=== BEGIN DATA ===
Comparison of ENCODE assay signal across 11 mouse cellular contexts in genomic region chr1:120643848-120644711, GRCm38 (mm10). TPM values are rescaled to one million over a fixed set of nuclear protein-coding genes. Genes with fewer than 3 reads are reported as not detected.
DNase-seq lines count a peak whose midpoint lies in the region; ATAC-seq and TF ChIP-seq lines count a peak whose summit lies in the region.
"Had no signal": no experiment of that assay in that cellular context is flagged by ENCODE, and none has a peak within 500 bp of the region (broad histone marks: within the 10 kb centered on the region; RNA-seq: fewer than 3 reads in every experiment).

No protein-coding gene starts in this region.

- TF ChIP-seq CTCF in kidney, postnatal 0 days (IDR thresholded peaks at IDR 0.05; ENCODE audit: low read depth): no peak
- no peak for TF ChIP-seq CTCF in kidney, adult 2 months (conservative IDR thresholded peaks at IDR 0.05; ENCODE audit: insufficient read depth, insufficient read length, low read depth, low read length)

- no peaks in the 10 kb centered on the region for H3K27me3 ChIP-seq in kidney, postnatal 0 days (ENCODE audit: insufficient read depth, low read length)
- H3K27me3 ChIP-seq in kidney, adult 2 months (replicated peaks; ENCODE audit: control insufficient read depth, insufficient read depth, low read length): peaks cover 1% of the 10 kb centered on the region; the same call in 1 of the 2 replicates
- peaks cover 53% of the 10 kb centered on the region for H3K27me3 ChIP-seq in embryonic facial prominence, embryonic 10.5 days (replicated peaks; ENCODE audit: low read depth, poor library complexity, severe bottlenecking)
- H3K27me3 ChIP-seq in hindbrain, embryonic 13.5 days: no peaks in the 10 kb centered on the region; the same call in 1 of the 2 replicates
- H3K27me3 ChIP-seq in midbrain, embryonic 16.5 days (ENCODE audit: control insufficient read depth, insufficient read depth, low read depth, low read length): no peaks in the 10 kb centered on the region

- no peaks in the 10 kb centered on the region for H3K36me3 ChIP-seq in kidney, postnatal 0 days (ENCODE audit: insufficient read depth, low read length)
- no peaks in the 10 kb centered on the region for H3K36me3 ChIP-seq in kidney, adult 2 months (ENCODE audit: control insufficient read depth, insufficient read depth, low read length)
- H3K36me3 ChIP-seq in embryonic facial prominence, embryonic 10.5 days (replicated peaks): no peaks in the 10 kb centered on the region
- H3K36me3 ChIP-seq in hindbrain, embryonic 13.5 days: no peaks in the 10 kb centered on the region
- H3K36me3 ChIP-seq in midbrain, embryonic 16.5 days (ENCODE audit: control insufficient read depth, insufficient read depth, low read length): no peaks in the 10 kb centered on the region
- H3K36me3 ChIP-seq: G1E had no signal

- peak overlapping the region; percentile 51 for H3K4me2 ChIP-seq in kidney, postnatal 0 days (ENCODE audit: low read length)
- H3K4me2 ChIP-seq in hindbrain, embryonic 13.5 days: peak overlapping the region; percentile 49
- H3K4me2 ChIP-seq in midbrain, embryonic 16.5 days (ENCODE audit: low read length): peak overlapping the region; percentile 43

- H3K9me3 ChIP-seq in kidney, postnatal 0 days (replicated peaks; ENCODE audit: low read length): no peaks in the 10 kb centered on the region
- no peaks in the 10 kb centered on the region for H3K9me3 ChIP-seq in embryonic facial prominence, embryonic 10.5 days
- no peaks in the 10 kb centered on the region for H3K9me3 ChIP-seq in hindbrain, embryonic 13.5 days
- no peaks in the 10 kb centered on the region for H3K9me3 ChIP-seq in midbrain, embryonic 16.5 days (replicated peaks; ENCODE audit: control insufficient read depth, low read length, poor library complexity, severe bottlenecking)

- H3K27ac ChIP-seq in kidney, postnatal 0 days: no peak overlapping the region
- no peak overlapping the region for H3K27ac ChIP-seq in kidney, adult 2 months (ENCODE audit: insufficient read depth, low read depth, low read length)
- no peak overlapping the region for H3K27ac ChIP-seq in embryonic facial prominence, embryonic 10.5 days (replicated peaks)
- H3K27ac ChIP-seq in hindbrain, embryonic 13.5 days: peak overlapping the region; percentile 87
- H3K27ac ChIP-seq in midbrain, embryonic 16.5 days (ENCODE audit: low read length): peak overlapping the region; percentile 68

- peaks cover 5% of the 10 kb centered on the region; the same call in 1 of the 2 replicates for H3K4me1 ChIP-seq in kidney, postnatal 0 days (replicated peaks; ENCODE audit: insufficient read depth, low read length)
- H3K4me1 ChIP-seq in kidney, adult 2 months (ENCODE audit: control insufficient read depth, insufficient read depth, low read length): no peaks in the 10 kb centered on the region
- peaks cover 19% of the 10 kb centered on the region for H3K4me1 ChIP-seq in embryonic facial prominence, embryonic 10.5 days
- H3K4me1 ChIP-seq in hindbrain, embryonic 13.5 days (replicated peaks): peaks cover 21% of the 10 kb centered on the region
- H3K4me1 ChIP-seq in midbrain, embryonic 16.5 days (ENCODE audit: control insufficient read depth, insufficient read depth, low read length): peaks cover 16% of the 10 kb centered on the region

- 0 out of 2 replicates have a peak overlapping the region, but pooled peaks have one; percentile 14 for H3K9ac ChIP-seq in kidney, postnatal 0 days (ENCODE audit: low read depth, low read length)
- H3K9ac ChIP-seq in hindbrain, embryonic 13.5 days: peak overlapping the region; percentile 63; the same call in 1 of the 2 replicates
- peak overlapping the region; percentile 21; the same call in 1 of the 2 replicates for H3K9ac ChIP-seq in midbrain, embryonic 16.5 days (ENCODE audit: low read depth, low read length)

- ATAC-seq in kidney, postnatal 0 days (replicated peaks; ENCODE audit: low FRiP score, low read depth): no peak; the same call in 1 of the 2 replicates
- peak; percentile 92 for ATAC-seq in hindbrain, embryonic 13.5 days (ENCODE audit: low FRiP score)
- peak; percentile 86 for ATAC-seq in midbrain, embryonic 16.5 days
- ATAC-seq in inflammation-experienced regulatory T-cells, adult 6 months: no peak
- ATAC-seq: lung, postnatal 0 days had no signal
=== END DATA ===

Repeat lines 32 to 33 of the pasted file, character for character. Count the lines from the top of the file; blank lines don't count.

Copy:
- peaks cover 19% of the 10 kb centered on the region for H3K4me1 ChIP-seq in embryonic facial prominence, embryonic 10.5 days
- H3K4me1 ChIP-seq in hindbrain, embryonic 13.5 days (replicated peaks): peaks cover 21% of the 10 kb centered on the region